The Religion of Science, Medicine, and Public Health

I love the scientific method. When practiced rigorously and understanding the many shortcomings of the great apes running the experiments we call Homo Sapiens, it is a powerful tool for investigating physical reality.

One could argue that doubt or skepticism is at the heart of science. Given our human tendency to misperceive, our flawed memories, our personal biases, how can we be sure what we see and believe is factual? The scientific method attempts to get around our human tendency to distort things with our hearts, minds, and senses and get closer to reality.

But many today treat science as a religion. By extension, many can treat doctors, scientists, and public health officials like priests or even Gods, simply excepting their word without question. Perhaps they assume that because science is based on skepticism, they no longer need to be skeptical about a diagnosis from their doctor or what a public health official says on television. They stop asking important questions.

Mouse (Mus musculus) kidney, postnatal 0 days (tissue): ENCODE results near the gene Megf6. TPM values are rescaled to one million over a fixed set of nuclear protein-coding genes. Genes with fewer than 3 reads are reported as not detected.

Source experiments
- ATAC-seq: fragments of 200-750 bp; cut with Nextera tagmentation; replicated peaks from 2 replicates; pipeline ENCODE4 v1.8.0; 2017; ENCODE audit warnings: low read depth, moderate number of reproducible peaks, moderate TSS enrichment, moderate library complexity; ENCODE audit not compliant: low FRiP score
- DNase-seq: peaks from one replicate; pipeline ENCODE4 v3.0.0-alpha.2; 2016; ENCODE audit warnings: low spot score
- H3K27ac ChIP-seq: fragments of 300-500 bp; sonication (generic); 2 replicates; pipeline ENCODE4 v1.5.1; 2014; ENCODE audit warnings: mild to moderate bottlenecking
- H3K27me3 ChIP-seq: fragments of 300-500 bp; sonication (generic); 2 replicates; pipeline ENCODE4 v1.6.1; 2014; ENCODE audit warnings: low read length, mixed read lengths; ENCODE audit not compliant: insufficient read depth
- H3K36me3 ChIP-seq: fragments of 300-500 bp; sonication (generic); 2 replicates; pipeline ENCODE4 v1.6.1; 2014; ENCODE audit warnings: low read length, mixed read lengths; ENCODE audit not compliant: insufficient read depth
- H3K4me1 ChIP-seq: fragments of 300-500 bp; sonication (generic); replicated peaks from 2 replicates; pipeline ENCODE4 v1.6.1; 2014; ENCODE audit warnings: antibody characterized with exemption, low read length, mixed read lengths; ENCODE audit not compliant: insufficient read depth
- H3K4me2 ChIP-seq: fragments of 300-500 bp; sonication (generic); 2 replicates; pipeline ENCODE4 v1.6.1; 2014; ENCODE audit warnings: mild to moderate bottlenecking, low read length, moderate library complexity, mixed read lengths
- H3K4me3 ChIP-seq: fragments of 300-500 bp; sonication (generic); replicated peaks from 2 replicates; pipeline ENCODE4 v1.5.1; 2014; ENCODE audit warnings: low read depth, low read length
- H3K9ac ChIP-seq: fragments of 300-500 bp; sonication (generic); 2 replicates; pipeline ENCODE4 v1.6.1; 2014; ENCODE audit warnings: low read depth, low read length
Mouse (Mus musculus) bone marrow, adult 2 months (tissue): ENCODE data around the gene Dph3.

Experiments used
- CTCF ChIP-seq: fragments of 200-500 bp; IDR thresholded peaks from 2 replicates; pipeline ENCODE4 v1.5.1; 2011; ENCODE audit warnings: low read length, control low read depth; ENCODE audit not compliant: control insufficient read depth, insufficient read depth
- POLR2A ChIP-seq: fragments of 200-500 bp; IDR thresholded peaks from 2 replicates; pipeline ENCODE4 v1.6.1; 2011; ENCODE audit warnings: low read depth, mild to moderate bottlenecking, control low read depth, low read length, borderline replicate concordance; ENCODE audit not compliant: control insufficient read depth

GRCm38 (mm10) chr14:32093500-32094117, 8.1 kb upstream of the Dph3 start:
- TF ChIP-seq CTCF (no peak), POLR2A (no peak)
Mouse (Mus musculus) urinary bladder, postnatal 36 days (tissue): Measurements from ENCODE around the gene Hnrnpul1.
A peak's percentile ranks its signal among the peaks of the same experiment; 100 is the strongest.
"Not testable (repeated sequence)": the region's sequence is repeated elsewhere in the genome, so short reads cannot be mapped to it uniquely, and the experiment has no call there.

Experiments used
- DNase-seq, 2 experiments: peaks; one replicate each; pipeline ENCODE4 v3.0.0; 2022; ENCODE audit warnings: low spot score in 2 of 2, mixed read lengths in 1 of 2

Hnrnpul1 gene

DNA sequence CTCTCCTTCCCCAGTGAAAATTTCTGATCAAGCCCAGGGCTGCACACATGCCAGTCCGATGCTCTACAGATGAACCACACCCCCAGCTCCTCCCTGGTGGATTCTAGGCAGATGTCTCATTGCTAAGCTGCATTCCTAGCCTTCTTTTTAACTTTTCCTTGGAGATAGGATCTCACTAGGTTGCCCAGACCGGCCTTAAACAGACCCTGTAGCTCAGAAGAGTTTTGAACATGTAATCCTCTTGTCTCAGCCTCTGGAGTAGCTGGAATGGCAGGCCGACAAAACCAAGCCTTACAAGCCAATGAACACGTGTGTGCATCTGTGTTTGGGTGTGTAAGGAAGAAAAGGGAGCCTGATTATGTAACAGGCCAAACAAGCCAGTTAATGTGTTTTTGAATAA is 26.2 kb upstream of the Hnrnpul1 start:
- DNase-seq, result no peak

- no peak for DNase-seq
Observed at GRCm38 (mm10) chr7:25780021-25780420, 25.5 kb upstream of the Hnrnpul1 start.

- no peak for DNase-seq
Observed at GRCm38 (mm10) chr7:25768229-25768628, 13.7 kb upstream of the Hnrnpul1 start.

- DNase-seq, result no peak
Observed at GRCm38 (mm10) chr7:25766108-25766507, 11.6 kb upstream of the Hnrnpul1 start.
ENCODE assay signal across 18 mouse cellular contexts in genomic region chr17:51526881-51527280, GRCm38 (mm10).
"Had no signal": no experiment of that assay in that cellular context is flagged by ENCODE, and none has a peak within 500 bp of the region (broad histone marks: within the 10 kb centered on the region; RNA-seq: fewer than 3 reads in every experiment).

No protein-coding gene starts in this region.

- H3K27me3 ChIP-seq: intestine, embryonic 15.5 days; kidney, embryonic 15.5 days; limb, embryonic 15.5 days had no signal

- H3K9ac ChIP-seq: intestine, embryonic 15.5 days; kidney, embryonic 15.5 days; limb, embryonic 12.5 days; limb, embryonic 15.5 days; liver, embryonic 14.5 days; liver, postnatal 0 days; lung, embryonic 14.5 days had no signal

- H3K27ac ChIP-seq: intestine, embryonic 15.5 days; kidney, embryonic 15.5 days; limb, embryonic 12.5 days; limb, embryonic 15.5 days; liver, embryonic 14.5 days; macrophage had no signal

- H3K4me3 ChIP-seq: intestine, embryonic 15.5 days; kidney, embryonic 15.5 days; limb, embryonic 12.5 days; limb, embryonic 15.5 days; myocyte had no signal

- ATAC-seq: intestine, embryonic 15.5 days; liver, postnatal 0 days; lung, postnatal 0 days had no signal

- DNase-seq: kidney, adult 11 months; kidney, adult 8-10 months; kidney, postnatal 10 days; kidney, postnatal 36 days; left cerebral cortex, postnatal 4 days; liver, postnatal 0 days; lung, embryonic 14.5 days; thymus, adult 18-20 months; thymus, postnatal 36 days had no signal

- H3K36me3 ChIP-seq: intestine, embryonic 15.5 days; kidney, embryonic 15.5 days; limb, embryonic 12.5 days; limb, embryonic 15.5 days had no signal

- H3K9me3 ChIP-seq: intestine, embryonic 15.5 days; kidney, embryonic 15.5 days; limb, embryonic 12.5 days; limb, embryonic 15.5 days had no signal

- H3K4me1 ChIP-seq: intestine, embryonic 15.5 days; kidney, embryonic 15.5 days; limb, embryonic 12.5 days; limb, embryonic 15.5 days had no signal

Many of you have heard me share the story about an experiment done with monkeys and bananas in a cage. The above Wired article sheds a little light on how this tendency of our fellow great ape cousins is very much still alive and well in ourselves, even within the scientific, healthcare, and public health fields.

Now I want to be very, very clear. I am not saying scientists, healthcare workers, public health officials, or anyone else are trying to manipulate or deceive you. I have a good friend, Jai Ram, who works at the CDC, one of the sweetest people I know. As I have said before, everyone is doing the best they can.

However, I am pointing out human traits present in public officials, healthcare workers, scientists, doctors, journalists, and all our species; we need to remain skeptical and keep asking questions because of these traits. Skepticism, questioning, doubting are powerful tools that we can use to help us navigate an ever-expanding sea of information and sometimes misinformation. 

Can you go too far with skepticism? Like with any tool, yes. So my advice is to develop a healthy balanced skepticism. How do I know how much skepticism is too much? Wake up and stay present, always. It is our desire to go to sleep spiritually that causes us to stop asking questions.

-Douglas Johnson E-RYT 500, YACEP